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Study: Reality TV Is Making Us Meaner and Meaner as a Culture

Shows like the "Real Housewives" and "Basketball Wives" are doing us no good at all, researchers say

I remember a time when you could plop down on your couch after a day’s work and grab the remote with some level of anticipation.

Before networks decided to cut back on production budgets, and they went all-out to hire the top actors, writers and directors, one could be extremely selective with their programming since they had many options of quality TV shows to choose from.

Don’t get me wrong, there’s still a decent amount of high-level programming on — especially on cable — but today when you see shows like “Breaking Bad” or HBO’s “Newsroom,” they stand out due to their traditional approach of making scripted shows, rich with realistic dialogue, superb acting and multi-layered storylines.

The reason for the dismal shift in most of today’s programming has a lot to do with reality television, as a new unscripted show seems to be popping up by the second, with a strong portion of these programs being steeped in gossip, fighting, boyfriend-stealing, and all-out meanness.

And the viewers seem to be all the more enthralled upon each hair-pulling confrontation, shouting match, or drink thrown in someone’s face.

Spill out

Do these mean actions on reality television spill out into the general culture? Is it possible that our minds are sponging up some of the callousness we see on shows like “Basketball Wives,” “The Bachelor,” or just about anything the Bravo network airs?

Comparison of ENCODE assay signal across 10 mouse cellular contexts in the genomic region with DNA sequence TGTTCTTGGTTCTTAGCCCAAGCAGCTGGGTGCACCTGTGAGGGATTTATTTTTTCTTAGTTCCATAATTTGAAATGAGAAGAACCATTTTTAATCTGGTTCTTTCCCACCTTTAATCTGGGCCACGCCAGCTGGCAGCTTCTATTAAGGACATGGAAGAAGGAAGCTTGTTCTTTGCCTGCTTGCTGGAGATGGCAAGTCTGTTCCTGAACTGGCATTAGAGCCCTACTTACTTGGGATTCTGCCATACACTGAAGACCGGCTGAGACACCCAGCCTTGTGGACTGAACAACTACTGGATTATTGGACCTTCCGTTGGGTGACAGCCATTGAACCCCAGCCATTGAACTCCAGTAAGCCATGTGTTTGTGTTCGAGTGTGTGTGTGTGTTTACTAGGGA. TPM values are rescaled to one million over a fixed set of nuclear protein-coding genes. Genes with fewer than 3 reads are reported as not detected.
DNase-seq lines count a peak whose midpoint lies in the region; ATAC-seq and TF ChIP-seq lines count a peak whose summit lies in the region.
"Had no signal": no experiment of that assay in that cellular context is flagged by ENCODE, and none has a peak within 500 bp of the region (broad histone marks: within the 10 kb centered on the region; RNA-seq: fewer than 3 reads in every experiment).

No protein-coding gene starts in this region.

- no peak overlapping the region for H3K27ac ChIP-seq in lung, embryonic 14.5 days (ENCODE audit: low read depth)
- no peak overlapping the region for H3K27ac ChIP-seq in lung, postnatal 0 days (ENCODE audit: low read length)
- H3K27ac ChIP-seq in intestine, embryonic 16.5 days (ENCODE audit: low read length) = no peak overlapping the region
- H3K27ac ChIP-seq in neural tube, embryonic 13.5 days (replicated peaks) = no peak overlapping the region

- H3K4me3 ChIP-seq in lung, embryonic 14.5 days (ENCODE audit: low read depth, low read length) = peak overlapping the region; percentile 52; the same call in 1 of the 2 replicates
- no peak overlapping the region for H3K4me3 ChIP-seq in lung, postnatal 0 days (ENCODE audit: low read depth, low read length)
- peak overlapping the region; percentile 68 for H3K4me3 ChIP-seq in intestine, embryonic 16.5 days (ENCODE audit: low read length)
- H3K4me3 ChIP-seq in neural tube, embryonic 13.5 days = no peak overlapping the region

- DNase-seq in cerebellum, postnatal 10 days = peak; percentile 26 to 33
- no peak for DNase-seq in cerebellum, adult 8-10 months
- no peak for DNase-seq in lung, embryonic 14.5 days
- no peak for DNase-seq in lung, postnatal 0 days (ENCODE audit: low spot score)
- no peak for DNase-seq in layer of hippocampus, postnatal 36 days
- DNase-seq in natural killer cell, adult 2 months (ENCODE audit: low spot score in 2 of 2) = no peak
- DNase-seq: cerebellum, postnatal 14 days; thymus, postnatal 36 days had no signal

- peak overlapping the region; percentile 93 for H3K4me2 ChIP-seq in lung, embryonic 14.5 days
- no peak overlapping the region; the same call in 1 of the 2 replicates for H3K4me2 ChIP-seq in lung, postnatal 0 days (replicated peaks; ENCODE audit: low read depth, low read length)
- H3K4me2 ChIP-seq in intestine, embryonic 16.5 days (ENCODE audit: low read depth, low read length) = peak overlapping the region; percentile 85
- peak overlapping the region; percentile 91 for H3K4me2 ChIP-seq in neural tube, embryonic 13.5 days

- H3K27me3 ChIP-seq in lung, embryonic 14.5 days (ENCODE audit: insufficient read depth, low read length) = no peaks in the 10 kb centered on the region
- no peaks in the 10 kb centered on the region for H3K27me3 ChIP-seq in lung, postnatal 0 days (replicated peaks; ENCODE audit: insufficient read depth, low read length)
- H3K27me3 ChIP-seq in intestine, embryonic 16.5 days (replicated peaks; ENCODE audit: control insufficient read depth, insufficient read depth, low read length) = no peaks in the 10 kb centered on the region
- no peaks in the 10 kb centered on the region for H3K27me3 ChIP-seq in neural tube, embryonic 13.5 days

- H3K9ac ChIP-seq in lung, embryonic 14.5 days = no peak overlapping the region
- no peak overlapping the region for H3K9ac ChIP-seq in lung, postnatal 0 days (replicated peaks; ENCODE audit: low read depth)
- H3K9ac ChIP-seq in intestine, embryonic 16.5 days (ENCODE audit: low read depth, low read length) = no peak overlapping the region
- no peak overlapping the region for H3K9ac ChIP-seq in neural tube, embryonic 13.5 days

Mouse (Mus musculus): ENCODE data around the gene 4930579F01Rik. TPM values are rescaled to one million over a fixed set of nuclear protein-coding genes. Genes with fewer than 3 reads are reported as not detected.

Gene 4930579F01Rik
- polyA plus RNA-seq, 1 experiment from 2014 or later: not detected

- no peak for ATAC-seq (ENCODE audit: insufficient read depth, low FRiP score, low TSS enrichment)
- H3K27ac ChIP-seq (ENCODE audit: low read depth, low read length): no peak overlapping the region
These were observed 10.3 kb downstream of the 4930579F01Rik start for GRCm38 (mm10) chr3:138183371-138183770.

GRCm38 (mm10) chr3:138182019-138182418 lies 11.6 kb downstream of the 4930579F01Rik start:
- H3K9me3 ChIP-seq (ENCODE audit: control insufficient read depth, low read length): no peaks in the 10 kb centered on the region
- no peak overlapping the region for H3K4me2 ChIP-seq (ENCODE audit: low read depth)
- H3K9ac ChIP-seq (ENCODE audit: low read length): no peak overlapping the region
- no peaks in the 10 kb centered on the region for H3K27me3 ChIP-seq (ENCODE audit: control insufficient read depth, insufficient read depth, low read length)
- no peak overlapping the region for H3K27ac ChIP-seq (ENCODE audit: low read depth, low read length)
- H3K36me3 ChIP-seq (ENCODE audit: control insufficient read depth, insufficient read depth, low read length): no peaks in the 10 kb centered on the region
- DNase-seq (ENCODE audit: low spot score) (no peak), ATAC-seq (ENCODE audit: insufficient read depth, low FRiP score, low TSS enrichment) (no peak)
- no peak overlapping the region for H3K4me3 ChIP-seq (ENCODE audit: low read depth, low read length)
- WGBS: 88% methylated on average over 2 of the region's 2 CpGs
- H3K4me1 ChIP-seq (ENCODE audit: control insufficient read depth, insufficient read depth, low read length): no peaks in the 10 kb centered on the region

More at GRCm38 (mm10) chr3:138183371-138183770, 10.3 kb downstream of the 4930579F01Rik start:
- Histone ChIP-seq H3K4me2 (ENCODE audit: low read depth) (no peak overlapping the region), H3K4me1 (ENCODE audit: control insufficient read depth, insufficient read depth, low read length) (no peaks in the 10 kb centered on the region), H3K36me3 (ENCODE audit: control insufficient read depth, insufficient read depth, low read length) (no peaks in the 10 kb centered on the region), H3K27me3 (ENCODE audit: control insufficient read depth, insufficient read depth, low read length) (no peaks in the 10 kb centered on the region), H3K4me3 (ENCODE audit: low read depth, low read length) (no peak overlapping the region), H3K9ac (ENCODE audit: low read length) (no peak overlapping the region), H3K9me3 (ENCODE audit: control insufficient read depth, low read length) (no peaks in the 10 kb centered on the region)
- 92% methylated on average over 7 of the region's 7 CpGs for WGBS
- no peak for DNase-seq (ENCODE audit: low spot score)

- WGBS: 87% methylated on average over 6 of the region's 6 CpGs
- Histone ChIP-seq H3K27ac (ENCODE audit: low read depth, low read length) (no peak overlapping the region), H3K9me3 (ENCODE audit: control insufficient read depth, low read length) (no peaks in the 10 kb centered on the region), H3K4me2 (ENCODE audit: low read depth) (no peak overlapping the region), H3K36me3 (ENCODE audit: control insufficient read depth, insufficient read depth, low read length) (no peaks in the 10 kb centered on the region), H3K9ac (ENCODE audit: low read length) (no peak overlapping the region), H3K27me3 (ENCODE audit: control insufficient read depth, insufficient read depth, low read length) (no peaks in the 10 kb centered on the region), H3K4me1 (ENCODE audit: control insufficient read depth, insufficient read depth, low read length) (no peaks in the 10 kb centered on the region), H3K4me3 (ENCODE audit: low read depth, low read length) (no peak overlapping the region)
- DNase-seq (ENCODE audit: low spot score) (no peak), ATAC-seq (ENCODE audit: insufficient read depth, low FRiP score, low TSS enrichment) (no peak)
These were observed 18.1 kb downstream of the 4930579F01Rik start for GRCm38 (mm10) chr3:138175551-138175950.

Well, some researchers from Iowa State University think so, and they say spitefulness, unkindness, and gossip on TV have the same mental effects as viewing violent content.

The researchers gathered 250 women and showed them one of three types of programing.

One show had physical aggression, which contained a violent image of a person getting killed; another clip had relational aggression that showed episodes of gossip, including a group of women ostracizing a former friend, and the third showing was a horror scene that would typically frighten a viewer and raise their adrenalin level a bit.

After studying the mental reaction times of each participant when the clips were finished, the researchers found that although each type of program caused mental arousal, the highest level of mental responses were for the shows that had relational aggression, like talking behind someone’s back, or bullying them.

Frenemies, Fraitors ...

The report is called "Frenemies, Fraitors, and Mean-em-aitors': Priming effects of viewing physical and relational agression in the media on women" and it was published by the journal of Aggressive Behavior earlier this year. The authors believe that we as a culture have truly underestimated the impact that these kinds of shows are having on all of us.

“Past research has shown that viewing physical violence on TV activates aggressive scripts in the brain, but our findings suggest that watching both onscreen physical or relational aggression activates those cognitive scripts,” said Jennifer Ruh Linder, a psychology professor at Linfield College in Oregon, and one of the study authors.

“Viewers don’t simply choose to imitate TV characters or make a conscious decision to engage in aggressive behavior. Aggressive reactions are more automatic and less conscious than most people assume,” she said.